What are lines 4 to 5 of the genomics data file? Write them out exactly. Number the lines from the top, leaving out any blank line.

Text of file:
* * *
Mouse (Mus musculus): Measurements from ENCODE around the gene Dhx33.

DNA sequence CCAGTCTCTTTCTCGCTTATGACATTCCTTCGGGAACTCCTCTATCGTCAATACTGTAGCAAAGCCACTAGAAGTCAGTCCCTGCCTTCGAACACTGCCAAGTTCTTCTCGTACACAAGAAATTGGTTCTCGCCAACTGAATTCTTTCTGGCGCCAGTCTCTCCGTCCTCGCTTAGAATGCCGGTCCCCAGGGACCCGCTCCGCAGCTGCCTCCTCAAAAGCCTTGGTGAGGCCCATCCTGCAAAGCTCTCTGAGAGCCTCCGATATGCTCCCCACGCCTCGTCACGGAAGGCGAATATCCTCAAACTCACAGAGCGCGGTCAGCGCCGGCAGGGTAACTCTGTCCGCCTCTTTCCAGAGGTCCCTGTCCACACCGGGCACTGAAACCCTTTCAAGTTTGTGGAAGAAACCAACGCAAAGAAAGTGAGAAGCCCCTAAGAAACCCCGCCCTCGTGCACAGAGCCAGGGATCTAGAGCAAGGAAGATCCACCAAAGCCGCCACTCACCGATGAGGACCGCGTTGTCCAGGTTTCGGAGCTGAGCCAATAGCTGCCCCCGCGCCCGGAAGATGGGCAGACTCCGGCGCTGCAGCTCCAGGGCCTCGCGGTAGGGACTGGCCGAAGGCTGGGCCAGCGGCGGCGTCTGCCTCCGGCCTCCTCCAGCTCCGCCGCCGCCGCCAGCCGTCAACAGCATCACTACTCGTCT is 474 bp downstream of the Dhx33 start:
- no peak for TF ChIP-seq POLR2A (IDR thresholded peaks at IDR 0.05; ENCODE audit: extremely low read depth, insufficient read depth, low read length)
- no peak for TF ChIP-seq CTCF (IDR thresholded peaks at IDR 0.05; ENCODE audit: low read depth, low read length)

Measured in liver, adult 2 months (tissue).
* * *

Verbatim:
- no peak for TF ChIP-seq CTCF (IDR thresholded peaks at IDR 0.05; ENCODE audit: low read depth, low read length)

Measured in liver, adult 2 months (tissue).